The report goes into some depth of the top 20 places and then deep dives into others in America, Europe, Africa and Asia-Pacific. In all 45 cities around the world are nurturing startup ecosystems that are worth reading up about.

The report is copyright to the Startup Genome but I am sure they will not object to me quoting them in their goals for this

“Every city has the right to participate in the global startup revolution and reap the benefits of job creation, innovation, and economic growth. As this report documents, however, too many places are currently excluded from this revolution”

The aim of the report is to provide data-driven insights for startup leaders, investors, and the other ecosystem stakeholders like city leaders to capture and access policies and practices so they can learn from this research on what does and does not work, to build these startup ecosystems. Continue reading

A light-bulb moment in Innovation Learning

Over the past few weeks, or is it months or is it even years, I have been constantly thinking through how we are learning in our innovation understanding. I have been struggling over this for a long time, looking to create a more compelling narrative and have only realized part of my ongoing difficulties was that I was coming at this the wrong way.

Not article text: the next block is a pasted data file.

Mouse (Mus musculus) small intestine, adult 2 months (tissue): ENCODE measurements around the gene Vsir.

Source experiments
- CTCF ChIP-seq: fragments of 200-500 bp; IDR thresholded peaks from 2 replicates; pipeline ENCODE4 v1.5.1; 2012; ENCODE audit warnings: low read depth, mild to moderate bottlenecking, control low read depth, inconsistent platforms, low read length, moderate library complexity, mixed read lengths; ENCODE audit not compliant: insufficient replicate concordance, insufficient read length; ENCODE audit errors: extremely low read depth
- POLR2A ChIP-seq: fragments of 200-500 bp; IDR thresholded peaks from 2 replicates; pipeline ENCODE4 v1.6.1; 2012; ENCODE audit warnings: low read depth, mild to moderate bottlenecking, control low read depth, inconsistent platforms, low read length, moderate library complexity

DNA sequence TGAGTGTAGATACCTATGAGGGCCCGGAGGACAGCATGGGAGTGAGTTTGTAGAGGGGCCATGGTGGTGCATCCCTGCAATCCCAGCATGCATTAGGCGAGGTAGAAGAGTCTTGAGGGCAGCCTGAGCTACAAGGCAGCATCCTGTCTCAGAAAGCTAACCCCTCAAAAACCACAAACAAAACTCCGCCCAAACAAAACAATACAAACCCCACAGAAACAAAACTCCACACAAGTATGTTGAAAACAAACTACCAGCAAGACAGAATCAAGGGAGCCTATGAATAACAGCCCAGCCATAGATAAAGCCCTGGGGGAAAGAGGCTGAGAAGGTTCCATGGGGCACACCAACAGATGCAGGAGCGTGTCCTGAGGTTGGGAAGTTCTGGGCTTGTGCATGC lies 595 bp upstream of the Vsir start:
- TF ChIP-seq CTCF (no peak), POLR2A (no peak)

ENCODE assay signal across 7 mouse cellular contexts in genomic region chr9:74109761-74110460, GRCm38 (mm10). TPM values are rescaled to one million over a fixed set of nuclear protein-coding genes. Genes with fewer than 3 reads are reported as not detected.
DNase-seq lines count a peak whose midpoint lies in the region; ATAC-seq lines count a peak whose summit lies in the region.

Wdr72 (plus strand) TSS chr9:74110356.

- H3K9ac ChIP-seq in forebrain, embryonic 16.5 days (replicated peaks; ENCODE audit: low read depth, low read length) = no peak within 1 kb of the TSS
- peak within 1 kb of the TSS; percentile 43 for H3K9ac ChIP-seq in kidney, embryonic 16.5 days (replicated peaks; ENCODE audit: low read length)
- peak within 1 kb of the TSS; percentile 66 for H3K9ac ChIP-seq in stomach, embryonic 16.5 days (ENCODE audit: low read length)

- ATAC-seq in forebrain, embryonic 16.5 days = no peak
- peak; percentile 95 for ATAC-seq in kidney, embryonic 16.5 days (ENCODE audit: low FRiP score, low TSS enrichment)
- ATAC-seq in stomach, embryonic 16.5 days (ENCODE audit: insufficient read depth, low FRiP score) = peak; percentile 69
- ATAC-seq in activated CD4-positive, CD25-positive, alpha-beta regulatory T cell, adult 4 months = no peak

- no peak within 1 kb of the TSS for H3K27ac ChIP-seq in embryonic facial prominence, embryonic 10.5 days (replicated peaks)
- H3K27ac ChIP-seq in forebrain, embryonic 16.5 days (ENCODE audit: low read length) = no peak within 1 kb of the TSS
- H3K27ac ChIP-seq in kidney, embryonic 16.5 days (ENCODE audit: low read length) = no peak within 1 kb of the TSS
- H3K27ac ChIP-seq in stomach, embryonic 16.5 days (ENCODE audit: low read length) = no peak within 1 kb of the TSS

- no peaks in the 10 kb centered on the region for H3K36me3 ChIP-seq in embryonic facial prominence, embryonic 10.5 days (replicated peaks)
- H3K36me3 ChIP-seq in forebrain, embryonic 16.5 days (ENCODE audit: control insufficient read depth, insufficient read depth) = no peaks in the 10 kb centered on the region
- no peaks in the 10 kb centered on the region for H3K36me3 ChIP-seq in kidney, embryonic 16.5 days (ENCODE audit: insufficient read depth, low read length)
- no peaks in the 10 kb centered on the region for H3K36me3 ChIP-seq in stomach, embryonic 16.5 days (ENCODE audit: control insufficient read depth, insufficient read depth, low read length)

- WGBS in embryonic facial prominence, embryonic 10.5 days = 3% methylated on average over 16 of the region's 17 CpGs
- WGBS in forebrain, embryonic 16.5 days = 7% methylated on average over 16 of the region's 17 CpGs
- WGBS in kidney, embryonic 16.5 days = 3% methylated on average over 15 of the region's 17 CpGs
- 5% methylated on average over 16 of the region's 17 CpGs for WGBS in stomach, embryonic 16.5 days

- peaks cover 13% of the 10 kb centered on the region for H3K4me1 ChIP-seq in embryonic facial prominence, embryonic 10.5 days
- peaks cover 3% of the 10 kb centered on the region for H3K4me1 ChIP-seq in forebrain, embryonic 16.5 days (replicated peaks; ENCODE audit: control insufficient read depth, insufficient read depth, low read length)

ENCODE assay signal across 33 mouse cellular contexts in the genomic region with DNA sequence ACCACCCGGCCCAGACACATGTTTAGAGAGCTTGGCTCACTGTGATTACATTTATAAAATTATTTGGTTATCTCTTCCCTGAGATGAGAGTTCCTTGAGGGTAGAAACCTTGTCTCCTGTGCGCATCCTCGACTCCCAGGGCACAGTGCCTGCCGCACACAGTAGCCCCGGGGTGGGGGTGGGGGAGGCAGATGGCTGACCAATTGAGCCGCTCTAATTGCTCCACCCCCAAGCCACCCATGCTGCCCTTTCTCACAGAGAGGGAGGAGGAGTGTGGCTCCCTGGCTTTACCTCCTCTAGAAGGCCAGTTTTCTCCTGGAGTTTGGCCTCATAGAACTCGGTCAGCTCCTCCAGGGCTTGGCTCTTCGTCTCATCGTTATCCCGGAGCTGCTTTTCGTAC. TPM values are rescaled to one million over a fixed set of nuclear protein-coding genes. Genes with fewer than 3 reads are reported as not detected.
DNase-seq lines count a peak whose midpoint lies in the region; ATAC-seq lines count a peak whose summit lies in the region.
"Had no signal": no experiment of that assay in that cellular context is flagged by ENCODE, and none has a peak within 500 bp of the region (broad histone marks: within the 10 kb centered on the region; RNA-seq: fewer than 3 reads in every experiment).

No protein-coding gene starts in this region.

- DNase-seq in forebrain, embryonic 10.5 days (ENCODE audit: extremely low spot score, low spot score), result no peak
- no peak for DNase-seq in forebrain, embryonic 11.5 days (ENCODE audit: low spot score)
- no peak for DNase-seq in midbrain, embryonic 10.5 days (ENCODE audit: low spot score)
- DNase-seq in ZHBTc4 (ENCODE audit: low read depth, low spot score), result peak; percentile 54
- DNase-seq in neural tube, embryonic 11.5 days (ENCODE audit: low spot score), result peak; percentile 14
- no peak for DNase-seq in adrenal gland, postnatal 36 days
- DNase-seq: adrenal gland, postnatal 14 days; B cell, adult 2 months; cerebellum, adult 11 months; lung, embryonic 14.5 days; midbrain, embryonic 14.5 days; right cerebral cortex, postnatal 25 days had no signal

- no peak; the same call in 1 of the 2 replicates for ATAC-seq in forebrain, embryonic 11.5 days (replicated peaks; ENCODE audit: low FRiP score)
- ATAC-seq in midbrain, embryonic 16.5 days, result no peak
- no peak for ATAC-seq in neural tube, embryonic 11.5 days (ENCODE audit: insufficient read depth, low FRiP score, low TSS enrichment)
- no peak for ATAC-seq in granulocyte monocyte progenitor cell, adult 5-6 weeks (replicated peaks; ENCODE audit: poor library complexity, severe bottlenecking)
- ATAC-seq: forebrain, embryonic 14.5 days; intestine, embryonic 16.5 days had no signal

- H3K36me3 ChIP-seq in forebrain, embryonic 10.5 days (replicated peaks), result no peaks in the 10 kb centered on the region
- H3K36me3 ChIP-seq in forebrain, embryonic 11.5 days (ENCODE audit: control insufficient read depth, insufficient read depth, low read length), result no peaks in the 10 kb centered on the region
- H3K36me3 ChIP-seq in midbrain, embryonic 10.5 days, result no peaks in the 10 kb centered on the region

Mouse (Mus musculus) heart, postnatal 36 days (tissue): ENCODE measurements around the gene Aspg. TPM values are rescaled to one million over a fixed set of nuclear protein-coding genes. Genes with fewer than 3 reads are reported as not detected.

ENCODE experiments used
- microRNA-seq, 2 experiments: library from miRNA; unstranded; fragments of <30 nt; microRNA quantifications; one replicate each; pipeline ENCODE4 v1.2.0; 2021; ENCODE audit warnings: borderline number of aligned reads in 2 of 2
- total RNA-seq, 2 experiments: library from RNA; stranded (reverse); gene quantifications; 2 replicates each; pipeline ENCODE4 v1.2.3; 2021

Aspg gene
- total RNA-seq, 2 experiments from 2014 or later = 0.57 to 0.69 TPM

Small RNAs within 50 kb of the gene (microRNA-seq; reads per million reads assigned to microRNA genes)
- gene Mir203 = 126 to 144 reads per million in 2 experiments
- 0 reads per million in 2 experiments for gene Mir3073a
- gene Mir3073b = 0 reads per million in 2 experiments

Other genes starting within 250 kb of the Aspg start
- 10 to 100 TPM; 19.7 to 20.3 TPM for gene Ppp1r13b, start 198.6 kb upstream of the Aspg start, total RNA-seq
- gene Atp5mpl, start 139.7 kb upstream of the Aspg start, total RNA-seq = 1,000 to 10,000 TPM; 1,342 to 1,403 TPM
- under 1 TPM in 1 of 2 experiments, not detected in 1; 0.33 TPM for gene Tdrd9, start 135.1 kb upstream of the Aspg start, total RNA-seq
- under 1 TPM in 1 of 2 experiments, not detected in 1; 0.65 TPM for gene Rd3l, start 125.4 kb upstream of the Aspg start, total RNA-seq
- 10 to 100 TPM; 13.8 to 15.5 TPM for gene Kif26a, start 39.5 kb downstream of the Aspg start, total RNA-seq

Firstly a narrative should be open-ended, there is no finite resolution yet to innovation understanding and secondly, it is for the intended audience to determine and relate, not the person presenting the narrative. For me, one light bulb went on.

The second light bulb moment came earlier this week. I was reading an article by Josh Bersin, called “the disruption of digital learning: ten things we have learned”. Josh is the founder of Bersin by Deloitte and this article was on one of his LinkedIn Pulse views. It actually stopped me in my tracks, it made me really think and recognize some of my recent shifts in my innovation focus was making real sense. The article alarmed me but it also ‘re-armed’ me. Continue reading

Innovations Degree’s of Connectivity, Interactivity and Sharing

We often forget it is our people that really make innovation work. They determine the ideas, drive these forward to deliver them as new innovation concepts into the world. People connect the fragmented pieces or dots within innovation from being random and intangible, into being explicit and tangible.

In the past we have often believed it is the genius laboring away in his lab that has made the discovery that has led to real breakthroughs in innovation.

So often in the past this lack of making the invention connection has often held many of us back to become engaged in discovery, ideas or contributions as we felt discouraged, as we had felt innovation can only happen in these ‘special’ places.

Most of us became disconnected with the early part of the discovery for innovation, we simply became just the implementors, pushing the innovation through the pipeline into its final execution. That can change if we are willing and able to challenge our past assumptions. Continue reading